A portfolio was a list of things that all true deities possessed. The portfolio of a deity determined the area of interest that it both represented and had power over. Ideas, emotions, races of creatures, schools of magic, and other topics related to mortal existence could all become part of a deity's portfolio.[1]

Nature of divine portfoliosEdit

Quasi-powers such as archfiends did not have a portfolio, and an entity had to have divine power equivalent to a demigod in order to gain one.[2] Deities could only have a portfolio with things found on the portfolio of another deity in the same pantheon if either of those deities was a demigod. If this was the case, only one of those deities could become a god of greater power, and the other would remain a demigod until the greater rival was cast down, no matter the devotion or number of their worshipers. Gods in different pantheons were exempt from this restriction.[1]

The gods of Toril were restricted to certain areas of influence. Outside of that area, different gods could reign with exactly the same portfolio topics as a god in another area.[1] An example of this would be Zaltec and Tempus—both gods with a portfolio including war, but Zaltec was a god of Maztica while Tempus was a god of Faerûn.

Portfolios could usually only be altered upon the death, resurrection, or otherwise major disruption of the life of a deity of a certain pantheon, such as during the Time of Troubles.[1] Many deities gained the portfolios of others that they had personally killed, though this was not always the case. Power-hungry deities frequently pretended to be dead gods who still had worshipers, in the hope of gaining their portfolio—an act known as 'subsuming'.[citation needed]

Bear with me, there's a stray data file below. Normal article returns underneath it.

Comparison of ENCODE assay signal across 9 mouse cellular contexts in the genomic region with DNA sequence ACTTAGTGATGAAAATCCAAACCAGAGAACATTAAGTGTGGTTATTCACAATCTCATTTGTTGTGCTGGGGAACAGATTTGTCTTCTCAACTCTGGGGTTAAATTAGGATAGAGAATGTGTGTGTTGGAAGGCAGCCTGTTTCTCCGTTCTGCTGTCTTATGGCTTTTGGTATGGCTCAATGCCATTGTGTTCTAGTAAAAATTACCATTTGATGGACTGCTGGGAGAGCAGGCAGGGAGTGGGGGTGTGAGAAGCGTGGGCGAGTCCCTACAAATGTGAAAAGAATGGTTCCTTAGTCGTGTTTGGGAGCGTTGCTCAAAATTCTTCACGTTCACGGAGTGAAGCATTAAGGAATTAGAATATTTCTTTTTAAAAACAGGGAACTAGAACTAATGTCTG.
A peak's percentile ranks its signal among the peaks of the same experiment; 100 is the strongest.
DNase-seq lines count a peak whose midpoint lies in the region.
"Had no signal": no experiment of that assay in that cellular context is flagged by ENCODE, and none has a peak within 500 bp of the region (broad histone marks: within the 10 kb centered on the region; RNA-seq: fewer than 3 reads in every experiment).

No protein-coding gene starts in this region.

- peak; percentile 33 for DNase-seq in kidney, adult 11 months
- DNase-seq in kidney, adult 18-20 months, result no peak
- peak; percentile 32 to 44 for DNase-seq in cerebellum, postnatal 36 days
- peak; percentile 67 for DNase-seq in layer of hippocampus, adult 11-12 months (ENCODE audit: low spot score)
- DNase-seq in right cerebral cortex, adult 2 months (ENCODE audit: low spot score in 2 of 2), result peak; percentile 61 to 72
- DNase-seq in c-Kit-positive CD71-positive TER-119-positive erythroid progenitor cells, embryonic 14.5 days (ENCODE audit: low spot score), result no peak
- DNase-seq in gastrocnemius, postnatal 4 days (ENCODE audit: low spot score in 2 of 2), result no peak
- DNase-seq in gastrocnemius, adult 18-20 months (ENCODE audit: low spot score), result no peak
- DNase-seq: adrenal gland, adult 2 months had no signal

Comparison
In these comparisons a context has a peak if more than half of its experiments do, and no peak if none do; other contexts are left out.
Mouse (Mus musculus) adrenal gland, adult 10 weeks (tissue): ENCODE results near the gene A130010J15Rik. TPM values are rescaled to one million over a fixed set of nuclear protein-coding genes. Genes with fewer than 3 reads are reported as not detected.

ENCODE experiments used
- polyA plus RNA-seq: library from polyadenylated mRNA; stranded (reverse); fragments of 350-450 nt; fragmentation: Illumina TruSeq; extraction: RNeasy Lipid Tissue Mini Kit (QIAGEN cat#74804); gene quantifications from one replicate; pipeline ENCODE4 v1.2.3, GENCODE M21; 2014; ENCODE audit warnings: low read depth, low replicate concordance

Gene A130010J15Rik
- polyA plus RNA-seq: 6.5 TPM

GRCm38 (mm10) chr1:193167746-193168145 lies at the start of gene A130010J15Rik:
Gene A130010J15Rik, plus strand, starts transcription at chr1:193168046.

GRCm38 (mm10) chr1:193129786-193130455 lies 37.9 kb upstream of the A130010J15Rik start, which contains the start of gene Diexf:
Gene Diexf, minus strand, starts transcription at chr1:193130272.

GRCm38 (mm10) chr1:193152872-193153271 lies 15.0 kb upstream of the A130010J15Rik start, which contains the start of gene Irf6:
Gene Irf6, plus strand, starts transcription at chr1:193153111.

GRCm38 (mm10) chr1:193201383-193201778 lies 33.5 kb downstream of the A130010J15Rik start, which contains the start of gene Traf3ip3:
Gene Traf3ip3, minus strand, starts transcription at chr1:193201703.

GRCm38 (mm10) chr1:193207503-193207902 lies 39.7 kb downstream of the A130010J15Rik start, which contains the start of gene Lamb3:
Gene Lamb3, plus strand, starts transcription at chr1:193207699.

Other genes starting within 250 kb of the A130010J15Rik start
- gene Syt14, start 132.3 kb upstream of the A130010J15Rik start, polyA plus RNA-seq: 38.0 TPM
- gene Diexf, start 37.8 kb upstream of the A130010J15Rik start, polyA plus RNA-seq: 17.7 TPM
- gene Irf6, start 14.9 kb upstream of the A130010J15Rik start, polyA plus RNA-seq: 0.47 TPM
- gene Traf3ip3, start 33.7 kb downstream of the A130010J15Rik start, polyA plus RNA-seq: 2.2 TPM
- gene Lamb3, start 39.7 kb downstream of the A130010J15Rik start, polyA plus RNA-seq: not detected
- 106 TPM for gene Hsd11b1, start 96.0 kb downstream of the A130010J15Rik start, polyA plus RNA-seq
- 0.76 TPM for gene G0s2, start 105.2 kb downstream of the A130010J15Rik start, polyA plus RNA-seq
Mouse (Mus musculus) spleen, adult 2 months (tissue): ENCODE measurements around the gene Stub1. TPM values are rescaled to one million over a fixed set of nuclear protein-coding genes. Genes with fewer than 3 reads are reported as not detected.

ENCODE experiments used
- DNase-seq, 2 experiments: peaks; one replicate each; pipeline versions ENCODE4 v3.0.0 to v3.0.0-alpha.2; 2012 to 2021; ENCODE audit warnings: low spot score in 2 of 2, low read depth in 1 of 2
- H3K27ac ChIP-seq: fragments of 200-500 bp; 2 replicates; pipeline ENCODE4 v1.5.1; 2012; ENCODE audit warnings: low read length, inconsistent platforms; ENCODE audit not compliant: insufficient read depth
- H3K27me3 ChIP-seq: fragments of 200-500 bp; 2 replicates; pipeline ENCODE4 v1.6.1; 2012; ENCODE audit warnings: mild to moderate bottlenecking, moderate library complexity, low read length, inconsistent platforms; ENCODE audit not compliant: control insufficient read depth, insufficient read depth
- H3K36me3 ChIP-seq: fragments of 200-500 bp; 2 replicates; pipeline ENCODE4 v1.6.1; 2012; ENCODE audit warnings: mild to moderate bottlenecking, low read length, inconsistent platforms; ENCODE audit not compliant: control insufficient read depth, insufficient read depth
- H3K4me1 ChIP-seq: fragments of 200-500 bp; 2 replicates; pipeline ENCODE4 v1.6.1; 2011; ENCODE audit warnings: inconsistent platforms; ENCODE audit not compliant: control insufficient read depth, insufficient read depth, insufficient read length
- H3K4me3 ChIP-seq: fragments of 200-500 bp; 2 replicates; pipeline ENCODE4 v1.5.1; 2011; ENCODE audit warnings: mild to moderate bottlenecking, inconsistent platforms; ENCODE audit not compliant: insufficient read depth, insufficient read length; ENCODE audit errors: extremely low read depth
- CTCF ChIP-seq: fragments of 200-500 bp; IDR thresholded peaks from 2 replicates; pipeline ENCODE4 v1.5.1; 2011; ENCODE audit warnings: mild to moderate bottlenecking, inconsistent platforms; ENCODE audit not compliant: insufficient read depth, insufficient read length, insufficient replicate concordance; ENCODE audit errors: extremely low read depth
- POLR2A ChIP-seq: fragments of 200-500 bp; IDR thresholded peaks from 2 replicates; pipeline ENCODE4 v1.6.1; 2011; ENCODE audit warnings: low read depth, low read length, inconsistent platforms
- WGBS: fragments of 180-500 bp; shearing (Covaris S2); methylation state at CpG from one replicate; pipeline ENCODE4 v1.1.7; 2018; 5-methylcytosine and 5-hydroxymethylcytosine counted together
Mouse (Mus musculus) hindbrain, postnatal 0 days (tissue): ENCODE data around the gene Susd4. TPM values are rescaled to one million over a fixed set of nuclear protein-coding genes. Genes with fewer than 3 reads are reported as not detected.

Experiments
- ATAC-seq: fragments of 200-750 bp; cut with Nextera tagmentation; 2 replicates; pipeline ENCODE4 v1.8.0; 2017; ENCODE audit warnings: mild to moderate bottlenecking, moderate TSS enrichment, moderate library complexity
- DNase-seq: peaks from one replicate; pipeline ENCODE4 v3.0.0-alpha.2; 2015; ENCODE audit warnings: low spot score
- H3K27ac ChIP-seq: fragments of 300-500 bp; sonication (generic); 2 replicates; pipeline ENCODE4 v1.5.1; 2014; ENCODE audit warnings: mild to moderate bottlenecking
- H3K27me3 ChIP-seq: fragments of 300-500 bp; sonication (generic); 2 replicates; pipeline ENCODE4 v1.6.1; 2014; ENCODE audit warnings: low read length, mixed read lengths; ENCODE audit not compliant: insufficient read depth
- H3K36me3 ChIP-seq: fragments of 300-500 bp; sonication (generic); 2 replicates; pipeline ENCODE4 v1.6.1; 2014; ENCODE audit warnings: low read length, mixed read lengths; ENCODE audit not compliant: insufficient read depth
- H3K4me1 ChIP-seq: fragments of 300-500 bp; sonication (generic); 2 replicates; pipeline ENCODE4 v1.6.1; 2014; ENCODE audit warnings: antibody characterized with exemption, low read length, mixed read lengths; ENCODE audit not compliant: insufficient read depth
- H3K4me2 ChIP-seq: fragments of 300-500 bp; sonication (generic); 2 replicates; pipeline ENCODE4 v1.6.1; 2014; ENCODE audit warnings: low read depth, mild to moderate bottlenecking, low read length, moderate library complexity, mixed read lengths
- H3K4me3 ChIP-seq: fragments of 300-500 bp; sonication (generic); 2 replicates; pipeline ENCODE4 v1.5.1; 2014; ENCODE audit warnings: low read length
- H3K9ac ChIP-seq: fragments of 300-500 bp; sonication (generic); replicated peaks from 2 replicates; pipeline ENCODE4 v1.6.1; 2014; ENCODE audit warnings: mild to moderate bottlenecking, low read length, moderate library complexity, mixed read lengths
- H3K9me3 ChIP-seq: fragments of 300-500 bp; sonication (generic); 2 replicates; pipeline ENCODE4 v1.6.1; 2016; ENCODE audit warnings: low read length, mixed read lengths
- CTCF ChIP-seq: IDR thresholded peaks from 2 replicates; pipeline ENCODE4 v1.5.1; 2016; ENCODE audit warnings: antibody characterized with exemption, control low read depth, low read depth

Powers granted by a portfolioEdit

Gods gained more control over things related to their portfolio depending on their level of power.[2]

A deity automatically sensed events occurring in relation to their portfolio, though the weaker the power of the deity, the more mortals had to be involved in the event for them to sense it. A god could then experience the event remotely without needing to send an avatar to get directly involved. They could also attempt to block the ability of another god to do the same, but only if that god was less powerful.[2]

A deity was always more powerful when working to influence the world in relation to aspects of their portfolio—they could perform some tasks instantly, enact more powerful magic, and they found it easier to multitask.[2]


  1. 1.0 1.1 1.2 1.3 Julia Martin, Eric L. Boyd (March 1996). Faiths & Avatars. (TSR, Inc), p. 16. ISBN 978-0786903849.
  2. 2.0 2.1 2.2 2.3 Eric L. Boyd, Erik Mona (May 2002). Faiths and Pantheons. (Wizards of the Coast), p. 8. ISBN 0-7869-2759-3.

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